Stateside once more following an assignment in Pakistan that went tragically wrong, the CIA’s Carrie Mathison (Claire Danes) reassesses her dark and complicated life on “Long Time Coming,” the Season 4 finale of Showtime’s “Homeland.”
Recent events have overwhelmed Carrie, particularly during her stint as CIA station chief in Islamabad. That post ended when Taliban commander Haissam Haqqani (Numan Acar) overran the U.S. Embassy and slaughtered 36 Americans.
Now Carrie’s father Frank (James Rebhorn) has died of a stroke. Then her estranged mother Ellen (Victoria Clark) arrives unexpectedly to attend the funeral. Then Carrie discovers she has a 15-year-old half-brother named Tim (Callan McAuliffe).
And then CIA comrade Peter Quinn (Rupert Friend) reveals his romantic feelings for Carrie and asks her to leave the agency with him. Does this mean Peter, Carrie and her infant daughter Franny could morph into a happy family?
“I know how this goes,” Carrie warns Peter after they kiss. “It ends badly.” That’s because Carrie is bipolar, just like her late father. And that debilitating ailment forced her mom to flee in despair. Right?
Wrong, Carrie learns when she heatedly confronts Ellen at her home in Missouri. Frank’s psychological disorder didn’t destroy the marriage. It was her promiscuity.
“He’d forgive me and then I’d go out and do it all over again -- until it ruined us,” Ellen tearfully confesses. “I got pregnant and couldn’t face up to what I’d done.”
“I’ve always thought that being bipolar meant you couldn’t be with people -- not for the long haul because they’ll up and leave you soon enough,” Carrie says with a look of surprise.
“It’s not true,” her mother insists. “Please believe that.”
Buoyed by this revelation, Carrie is suddenly open to the idea of starting a new life with Peter.
But he’s just embarked on a dangerous mission to assassinate three high-value terrorists in Syria. And according to CIA black ops leader Dar Adal (F. Murray Abraham), there’s no way to contact Peter and his team.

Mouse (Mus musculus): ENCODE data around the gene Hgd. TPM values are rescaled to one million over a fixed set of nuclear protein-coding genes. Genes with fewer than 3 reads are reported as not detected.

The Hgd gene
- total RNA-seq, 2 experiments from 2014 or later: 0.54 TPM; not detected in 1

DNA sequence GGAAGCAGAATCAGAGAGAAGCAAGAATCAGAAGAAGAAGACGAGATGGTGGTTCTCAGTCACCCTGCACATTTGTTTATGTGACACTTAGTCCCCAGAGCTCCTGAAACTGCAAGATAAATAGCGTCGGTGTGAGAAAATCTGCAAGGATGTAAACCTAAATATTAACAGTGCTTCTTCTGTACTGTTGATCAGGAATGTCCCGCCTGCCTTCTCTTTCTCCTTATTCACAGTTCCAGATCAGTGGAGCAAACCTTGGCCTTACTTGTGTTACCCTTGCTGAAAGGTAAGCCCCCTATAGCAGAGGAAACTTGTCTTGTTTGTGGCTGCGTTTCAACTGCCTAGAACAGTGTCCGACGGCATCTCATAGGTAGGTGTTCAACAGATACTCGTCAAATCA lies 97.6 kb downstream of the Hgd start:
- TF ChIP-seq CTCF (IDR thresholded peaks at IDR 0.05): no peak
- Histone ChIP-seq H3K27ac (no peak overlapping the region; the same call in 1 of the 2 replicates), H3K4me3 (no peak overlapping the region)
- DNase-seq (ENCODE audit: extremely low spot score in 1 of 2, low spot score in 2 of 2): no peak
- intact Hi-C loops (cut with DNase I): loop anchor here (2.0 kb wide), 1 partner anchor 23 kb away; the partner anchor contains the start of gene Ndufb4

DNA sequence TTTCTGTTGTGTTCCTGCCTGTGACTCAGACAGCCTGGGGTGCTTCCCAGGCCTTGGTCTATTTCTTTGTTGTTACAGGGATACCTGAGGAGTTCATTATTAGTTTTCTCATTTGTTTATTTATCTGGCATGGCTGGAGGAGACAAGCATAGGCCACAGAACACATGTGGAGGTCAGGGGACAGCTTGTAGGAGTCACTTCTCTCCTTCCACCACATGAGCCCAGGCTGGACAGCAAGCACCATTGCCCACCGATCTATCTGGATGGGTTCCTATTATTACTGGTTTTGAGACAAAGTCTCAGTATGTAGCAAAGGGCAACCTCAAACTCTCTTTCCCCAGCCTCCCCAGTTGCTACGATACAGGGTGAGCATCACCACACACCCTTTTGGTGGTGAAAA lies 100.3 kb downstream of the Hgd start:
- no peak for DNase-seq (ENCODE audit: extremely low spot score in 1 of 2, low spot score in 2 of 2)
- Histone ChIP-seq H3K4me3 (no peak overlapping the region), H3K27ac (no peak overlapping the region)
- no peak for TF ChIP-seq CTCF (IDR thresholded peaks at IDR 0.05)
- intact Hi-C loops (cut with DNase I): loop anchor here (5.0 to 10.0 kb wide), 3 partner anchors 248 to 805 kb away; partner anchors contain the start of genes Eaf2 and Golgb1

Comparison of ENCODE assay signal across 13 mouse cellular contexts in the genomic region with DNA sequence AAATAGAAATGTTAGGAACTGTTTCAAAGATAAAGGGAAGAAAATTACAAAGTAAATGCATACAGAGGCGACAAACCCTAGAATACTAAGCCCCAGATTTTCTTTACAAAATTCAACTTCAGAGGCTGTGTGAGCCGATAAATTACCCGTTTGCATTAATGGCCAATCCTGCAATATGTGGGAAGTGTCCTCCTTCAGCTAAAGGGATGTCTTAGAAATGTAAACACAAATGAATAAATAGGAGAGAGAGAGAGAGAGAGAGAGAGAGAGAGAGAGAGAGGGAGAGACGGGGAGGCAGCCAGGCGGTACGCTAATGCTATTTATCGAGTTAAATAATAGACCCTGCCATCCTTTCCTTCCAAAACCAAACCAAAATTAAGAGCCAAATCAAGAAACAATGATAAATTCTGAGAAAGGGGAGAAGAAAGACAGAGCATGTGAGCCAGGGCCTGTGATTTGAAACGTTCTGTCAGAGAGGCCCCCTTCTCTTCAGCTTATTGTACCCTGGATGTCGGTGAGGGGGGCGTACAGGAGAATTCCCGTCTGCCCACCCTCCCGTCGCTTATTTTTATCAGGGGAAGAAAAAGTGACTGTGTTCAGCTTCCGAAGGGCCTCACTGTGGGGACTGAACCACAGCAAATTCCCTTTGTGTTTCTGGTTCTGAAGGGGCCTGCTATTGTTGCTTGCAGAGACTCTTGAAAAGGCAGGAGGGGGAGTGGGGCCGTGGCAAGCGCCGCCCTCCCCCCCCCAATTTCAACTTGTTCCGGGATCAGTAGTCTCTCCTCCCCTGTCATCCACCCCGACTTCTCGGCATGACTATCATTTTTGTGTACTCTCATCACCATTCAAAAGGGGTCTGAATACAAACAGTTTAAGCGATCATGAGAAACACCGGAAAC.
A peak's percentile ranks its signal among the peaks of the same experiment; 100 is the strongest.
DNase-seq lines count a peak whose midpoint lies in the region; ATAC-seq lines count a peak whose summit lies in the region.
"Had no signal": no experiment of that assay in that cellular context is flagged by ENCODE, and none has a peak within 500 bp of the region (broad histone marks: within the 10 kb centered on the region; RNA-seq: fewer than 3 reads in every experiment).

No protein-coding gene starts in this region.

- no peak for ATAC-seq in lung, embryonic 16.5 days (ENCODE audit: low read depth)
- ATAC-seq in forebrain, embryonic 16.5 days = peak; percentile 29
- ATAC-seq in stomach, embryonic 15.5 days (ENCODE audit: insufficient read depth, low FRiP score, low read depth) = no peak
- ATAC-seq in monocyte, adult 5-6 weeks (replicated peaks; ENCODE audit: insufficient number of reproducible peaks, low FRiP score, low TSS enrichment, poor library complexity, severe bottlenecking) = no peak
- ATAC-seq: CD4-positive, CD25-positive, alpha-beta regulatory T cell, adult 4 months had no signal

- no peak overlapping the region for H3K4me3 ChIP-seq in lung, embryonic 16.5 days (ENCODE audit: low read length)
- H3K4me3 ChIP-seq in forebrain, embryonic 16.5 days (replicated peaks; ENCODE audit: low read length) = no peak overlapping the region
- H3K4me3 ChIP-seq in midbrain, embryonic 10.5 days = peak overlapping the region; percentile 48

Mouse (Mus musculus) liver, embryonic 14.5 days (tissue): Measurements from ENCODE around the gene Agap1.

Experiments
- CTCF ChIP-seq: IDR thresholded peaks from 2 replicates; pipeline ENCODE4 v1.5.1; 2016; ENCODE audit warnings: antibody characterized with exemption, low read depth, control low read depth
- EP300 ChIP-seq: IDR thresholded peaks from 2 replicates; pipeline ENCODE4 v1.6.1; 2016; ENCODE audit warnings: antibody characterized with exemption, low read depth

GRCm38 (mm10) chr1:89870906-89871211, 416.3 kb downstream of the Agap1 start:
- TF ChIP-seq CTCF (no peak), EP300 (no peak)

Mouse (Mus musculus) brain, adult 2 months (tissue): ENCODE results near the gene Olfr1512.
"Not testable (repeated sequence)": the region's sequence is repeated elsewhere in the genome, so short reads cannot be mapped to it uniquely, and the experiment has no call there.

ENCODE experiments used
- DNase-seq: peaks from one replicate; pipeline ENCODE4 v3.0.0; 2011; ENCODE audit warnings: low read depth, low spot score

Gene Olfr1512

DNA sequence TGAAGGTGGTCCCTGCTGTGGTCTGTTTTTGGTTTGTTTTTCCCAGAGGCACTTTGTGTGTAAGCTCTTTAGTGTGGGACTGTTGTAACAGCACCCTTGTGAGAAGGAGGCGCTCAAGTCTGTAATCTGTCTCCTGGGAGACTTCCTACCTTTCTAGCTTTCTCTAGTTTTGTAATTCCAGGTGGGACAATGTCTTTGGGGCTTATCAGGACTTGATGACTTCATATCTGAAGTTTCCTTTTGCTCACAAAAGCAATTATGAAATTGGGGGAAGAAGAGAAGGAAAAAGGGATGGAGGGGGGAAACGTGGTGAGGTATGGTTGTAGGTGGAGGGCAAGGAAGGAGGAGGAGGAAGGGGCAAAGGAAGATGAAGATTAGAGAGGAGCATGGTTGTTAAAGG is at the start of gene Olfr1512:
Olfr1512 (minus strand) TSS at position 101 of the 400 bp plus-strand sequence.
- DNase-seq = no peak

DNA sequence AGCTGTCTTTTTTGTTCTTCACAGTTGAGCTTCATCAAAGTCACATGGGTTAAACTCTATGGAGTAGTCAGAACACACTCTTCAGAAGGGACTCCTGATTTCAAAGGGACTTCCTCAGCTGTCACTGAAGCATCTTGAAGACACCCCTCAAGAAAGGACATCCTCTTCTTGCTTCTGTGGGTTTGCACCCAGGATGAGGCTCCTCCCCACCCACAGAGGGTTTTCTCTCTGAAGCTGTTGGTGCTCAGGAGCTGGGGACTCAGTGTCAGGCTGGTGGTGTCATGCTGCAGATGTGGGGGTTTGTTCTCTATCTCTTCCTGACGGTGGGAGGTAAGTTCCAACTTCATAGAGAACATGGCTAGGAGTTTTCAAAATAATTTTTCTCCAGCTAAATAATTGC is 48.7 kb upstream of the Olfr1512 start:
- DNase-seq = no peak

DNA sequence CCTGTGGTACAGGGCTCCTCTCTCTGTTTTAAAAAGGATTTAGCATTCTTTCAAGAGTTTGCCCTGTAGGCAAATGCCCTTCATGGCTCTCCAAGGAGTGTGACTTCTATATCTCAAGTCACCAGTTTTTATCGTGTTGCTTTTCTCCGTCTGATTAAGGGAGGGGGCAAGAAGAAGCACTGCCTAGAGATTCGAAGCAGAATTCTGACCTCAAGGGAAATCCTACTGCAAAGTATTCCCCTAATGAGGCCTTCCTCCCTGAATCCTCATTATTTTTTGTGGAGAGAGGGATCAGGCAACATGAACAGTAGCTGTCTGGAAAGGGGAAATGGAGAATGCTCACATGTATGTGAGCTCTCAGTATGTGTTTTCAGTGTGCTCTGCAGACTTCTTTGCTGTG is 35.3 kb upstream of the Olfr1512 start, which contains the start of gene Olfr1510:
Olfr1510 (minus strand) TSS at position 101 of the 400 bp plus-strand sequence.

“They went dark a little over an hour ago,” Dar claims. Carrie doesn’t believe him, however, and threatens to reveal the fact that Dar was with Haqqani when he triumphantly rode through the streets of Islamabad following the embassy massacre.
“I will leave here and go straight to the Washington Post,” Carrie threatens. “You make a deal with Haqqani, you dishonor every officer, every soldier at the embassy who died at his hand!”
Before Carrie turns into a whistleblower, Dar cautions, she should speak with her mentor, Saul Berenson (Mandy Patinkin), the former CIA director who desperately wants to rejoin the spy agency and resume the war on terror.
“Saul would spit in your face,” Carrie angrily retorts.
Well, probably not.
Saul thought his CIA days were over, describing his current status as “two torpedoes in my side, taking on water.” Consequently, he wouldn’t be approved for a station chief assignment, let alone regain the CIA’s top job after current director Andrew Lockhart (Tracy Letts) submits his resignation.
Saul’s problem is a damning videotape recorded after he was taken hostage by Haqqani with help from Pakistan’s Inter-Services Intelligence agency. Saul was eventually released in a prisoner swap that liberated five Taliban leaders.
Dar secretly obtained the tape from Haqqani, however. Now Haqqani is off America’s kill list -- as long as he keeps his promise to not harbor terrorists in Afghanistan. It was an old-school CIA “deal with the devil.”
“Not every choice we make is blessed with moral clarity -- especially in our business,” Dar tells Saul.
“Come back. Lead us. The agency is waiting for you with open arms!”